It’s a dangerous game coming to the Welsh Borders to give an author talk. If you don’t believe me, ask archaeologist and historian Dr Alex Langlands, who’s a friend of this area thanks to the popular BBC2 Victorian Farm television series.
Who knew that giving an author talk in the Welsh Borders could lead to blood dripping on the carpet? No, this wasn’t some feudal rivalry between the English and the Welsh, it was actually the result of using a sharp tool on a section of bramble stalk. (I always remember my old woodwork teacher drumming into us “Keep both hands behind the very sharp cutting tool,” but when you’re giving an author talk that isn’t always possible.)
Still, despite the bleeding wound, Alex, as a true professional, continued with his demonstration of how you can strip the thorns from a bramble stalk that you might have cut back in your garden, then split the stalk into four or more pieces, before removing the pith. That leaves the bark which, it turns out, it extremely strong. Better than any modern plastic cable ties. In fact, that’s what Alex referred to them as: medieval cable ties. (Health and safety was clearly an issue in those days too.)
Alex’s talks are always relaxed affairs and, because of the local connections with the filming of Victorian Farm, many of the audience were local farmers. The Question and Answer session soon turned into a swapping of tips and tricks, with how to get various plants out of the ground, and the different ways in which you can adapt existing tools to do so.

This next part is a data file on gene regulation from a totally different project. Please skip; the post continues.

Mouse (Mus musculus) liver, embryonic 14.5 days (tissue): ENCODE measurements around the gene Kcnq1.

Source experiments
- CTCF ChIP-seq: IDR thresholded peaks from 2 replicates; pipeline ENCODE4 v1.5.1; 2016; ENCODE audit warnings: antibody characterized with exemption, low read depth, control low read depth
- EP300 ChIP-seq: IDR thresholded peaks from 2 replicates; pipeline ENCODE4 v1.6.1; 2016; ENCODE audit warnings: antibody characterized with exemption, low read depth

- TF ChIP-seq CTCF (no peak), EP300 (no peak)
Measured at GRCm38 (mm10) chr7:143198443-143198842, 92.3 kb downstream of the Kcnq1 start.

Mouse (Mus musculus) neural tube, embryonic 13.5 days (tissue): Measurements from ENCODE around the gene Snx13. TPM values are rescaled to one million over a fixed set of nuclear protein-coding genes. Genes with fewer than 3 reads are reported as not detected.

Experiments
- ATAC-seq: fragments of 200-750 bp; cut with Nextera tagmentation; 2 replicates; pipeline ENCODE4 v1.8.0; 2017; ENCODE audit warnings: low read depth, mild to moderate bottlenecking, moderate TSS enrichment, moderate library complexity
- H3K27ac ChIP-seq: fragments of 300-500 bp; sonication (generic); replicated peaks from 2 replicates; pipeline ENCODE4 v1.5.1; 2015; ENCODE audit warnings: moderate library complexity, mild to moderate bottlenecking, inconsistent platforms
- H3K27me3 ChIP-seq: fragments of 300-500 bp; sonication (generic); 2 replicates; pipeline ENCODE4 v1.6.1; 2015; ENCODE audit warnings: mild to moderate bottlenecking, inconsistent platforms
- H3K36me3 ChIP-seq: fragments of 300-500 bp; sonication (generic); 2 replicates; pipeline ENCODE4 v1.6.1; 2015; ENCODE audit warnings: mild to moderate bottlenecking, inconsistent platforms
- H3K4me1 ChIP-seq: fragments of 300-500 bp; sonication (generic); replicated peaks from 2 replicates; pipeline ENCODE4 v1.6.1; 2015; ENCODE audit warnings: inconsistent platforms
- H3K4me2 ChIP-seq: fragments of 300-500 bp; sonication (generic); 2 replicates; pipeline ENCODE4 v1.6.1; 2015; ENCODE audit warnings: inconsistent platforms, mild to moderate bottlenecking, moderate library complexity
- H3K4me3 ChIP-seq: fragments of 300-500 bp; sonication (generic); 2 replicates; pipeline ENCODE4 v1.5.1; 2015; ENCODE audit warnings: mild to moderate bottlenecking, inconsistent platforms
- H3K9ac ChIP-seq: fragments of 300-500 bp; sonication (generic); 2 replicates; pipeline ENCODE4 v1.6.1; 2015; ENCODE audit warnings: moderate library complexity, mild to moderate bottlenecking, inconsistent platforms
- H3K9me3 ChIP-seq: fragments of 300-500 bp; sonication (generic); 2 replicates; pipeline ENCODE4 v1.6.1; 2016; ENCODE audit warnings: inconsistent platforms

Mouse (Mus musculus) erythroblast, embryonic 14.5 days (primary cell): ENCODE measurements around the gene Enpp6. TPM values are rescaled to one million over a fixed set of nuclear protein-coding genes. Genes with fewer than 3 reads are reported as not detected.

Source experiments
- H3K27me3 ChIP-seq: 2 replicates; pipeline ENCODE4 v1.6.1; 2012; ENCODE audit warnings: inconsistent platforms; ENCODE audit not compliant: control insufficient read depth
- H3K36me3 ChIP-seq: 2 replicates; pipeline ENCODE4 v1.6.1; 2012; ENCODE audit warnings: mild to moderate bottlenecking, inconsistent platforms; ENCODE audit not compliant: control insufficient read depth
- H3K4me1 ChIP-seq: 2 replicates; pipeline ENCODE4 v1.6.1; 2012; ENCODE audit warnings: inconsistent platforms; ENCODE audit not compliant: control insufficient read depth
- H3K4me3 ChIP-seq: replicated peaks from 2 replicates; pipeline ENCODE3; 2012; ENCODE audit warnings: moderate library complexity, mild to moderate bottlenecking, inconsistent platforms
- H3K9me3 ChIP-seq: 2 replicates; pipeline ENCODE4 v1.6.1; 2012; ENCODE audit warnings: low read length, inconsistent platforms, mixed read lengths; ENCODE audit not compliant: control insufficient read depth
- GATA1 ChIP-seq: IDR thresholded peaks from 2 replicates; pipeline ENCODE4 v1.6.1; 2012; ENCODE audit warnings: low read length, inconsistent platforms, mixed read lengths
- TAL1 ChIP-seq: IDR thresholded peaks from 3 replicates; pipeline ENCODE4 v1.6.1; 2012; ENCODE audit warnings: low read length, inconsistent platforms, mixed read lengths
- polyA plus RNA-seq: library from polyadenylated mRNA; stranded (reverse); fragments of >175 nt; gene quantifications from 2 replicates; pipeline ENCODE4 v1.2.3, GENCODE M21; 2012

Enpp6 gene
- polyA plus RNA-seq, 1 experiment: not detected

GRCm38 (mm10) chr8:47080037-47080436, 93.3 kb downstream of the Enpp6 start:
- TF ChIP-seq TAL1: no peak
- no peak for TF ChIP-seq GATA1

Which all fed well into the essence behind his talk, and his new book: Cræft - How Traditional Crafts Are More Than Just Making.
In Alex’s view, craft is where everything behind the process is hand-made/hand-powered. So if you want to claim those cupcakes you made were hand-crafted, then did you hand-plant the crop, hand-cut it, walk it to the miller, hand-grind it into flour and then hand-bake and make your cupcakes? Or did you buy the flour from Sainsburys, whack it and the rest of the mixture into your £500+ mixer, switch the on/off switch and then whack it into your electric oven?
Which made me realise that a lot of things in the Welsh Borders are hand-crafted. After all, with only one bus a week for come communities getting to Sainsburys and back is an logistical nightmare, let alone hoping the power will be on when you get home to run the oven. And neither can you order your groceries online, because that once-a-week bus is quicker than the download speeds some rural properties experience.
Of course, I bought a copy of his book and asked Alex to sign it … which he did, by hand.